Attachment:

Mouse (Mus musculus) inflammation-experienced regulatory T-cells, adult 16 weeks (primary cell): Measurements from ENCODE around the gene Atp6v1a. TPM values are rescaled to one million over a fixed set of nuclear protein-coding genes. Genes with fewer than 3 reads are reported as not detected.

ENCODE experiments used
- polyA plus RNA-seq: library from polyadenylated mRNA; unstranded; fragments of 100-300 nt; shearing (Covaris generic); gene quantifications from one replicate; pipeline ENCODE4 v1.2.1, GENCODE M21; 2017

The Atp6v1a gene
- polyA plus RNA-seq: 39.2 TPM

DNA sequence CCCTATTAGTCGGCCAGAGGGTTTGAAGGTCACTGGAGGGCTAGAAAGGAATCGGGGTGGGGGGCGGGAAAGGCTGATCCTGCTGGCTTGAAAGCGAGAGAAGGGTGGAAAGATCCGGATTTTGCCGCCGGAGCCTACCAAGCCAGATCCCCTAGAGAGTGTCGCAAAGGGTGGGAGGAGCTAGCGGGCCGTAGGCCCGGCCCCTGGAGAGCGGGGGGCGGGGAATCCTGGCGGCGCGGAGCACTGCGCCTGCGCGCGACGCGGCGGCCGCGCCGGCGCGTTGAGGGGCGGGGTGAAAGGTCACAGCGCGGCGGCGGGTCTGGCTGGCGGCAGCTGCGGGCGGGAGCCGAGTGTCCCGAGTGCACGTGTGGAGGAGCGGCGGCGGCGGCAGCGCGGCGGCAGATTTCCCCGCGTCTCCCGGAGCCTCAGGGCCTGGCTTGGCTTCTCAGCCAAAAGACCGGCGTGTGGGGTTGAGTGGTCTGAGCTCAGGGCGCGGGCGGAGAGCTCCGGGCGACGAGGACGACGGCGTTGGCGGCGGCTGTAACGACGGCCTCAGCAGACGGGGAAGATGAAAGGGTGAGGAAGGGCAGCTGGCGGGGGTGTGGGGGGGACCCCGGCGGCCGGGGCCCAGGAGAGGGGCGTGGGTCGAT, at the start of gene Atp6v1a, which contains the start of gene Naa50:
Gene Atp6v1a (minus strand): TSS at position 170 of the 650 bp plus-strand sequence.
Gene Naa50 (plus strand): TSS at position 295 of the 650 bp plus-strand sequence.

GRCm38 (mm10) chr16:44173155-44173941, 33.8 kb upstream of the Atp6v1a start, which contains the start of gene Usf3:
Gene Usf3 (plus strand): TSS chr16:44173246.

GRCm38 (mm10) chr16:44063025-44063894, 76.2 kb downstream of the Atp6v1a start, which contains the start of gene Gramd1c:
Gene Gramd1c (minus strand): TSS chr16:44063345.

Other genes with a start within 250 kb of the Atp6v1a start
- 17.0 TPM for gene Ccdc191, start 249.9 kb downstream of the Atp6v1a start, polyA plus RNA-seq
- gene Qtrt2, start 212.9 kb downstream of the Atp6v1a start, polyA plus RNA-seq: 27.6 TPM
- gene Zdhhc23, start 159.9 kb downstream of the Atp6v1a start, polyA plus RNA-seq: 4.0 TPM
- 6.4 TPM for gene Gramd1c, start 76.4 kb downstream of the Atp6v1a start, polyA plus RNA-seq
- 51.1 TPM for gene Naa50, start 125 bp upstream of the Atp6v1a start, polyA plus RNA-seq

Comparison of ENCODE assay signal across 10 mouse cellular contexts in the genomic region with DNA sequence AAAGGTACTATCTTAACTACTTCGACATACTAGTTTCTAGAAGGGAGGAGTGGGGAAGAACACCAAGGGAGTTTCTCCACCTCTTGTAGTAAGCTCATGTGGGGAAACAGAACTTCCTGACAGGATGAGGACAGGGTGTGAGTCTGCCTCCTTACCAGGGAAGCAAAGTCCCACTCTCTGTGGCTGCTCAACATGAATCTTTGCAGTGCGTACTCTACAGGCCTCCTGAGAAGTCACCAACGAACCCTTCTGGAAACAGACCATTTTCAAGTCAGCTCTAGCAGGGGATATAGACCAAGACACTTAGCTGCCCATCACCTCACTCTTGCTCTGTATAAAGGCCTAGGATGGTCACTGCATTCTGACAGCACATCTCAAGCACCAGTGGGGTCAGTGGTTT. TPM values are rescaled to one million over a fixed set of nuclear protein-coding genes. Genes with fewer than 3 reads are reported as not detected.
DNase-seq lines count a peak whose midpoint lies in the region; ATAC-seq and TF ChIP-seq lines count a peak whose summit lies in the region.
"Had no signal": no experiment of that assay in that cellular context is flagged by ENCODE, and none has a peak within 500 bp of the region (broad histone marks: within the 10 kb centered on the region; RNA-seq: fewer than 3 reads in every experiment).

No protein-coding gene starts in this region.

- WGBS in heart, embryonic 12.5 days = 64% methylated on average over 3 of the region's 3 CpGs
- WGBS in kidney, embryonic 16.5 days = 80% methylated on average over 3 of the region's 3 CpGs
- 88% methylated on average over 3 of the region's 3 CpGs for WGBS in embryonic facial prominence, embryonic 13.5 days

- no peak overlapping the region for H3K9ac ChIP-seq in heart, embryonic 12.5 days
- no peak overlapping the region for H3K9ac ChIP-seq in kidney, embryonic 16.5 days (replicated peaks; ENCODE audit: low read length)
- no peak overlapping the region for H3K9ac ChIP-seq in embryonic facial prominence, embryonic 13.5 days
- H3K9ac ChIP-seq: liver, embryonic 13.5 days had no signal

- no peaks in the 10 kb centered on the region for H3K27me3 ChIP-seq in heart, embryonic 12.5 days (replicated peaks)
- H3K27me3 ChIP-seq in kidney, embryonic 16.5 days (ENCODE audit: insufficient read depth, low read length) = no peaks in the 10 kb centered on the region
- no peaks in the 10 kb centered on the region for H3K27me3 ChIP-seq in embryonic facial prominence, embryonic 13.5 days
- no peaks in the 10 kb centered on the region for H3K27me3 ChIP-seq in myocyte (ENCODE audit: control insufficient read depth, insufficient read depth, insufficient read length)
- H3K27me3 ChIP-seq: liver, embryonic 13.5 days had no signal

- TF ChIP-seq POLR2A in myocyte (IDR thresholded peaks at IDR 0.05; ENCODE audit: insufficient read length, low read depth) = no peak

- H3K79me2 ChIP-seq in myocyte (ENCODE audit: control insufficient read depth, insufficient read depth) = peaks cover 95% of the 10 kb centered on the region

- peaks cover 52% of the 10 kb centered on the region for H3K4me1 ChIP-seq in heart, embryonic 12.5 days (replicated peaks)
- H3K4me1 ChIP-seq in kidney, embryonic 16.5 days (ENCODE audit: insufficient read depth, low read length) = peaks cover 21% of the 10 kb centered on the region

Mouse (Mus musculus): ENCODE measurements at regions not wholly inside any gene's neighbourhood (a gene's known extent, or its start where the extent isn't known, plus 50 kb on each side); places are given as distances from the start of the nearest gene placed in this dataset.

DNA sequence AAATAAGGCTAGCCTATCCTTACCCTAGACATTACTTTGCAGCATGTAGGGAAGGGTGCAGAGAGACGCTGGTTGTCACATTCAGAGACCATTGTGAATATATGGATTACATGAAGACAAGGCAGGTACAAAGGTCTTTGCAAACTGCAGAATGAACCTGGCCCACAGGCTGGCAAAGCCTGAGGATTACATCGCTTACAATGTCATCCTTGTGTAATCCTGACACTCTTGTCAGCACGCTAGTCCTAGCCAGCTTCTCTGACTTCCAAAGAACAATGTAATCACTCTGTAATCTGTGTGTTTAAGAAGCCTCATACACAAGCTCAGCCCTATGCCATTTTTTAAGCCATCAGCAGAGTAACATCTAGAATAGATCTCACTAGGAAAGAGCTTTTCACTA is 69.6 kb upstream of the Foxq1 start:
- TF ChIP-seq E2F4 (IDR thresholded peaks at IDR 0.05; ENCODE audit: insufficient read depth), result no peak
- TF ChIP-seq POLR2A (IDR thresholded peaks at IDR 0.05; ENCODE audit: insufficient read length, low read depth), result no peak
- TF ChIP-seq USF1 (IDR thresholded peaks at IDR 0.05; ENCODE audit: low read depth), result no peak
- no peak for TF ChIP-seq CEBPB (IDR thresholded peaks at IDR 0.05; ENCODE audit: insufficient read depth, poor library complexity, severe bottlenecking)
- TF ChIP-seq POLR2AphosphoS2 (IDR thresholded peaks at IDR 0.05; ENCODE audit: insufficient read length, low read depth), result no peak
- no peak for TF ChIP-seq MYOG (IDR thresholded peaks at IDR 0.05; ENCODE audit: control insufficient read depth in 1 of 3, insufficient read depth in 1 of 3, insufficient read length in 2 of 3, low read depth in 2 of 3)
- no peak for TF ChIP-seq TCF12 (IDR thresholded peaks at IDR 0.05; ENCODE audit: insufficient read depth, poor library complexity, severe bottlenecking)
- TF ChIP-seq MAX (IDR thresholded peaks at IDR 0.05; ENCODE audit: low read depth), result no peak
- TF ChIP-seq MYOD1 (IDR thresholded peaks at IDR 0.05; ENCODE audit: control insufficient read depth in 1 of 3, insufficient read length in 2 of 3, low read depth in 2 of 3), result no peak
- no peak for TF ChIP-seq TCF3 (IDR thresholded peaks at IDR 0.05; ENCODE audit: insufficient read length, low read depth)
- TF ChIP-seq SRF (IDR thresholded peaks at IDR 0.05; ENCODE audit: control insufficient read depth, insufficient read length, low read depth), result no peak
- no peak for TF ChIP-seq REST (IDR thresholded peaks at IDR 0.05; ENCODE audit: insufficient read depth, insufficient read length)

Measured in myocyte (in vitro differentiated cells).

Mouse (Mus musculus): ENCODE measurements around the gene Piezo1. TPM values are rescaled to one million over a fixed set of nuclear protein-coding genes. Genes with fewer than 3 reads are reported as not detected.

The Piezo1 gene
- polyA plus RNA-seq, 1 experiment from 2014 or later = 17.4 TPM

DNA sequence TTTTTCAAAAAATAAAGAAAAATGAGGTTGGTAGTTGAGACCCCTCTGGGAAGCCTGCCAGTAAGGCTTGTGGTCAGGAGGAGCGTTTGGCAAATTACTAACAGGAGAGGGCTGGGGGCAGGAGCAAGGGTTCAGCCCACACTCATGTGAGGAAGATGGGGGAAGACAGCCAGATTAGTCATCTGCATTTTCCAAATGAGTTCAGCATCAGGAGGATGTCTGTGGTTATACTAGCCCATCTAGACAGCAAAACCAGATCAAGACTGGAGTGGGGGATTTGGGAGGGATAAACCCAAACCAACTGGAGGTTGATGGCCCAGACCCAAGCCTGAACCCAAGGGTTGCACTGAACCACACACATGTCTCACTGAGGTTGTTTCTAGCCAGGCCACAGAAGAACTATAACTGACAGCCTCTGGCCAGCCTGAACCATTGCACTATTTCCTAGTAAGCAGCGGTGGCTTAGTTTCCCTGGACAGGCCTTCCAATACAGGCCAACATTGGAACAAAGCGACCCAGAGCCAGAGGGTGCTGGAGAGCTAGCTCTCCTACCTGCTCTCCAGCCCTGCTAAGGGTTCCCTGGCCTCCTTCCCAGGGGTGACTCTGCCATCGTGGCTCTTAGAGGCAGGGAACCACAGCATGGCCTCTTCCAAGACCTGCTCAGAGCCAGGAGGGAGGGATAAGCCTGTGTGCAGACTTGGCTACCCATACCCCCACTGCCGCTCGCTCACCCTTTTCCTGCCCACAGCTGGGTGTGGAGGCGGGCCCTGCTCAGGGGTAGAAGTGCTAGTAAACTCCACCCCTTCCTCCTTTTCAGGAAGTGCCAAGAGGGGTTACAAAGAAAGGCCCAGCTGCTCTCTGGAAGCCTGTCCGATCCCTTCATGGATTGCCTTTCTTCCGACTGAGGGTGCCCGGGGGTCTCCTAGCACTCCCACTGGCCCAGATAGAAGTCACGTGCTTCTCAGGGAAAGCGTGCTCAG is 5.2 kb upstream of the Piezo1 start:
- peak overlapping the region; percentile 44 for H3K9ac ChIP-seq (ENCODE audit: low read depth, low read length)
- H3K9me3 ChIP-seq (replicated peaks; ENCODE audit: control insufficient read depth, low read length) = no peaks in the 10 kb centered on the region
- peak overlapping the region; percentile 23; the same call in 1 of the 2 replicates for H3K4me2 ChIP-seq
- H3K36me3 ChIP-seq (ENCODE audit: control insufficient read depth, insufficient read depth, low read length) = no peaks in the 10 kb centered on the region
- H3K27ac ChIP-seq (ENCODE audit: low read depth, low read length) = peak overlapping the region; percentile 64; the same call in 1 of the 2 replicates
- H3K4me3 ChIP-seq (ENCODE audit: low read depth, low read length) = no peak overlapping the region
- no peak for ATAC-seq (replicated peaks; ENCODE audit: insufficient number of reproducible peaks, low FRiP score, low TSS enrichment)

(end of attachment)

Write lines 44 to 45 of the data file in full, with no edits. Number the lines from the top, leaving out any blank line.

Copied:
- no peak for TF ChIP-seq CEBPB (IDR thresholded peaks at IDR 0.05; ENCODE audit: insufficient read depth, poor library complexity, severe bottlenecking)
- TF ChIP-seq POLR2AphosphoS2 (IDR thresholded peaks at IDR 0.05; ENCODE audit: insufficient read length, low read depth), result no peak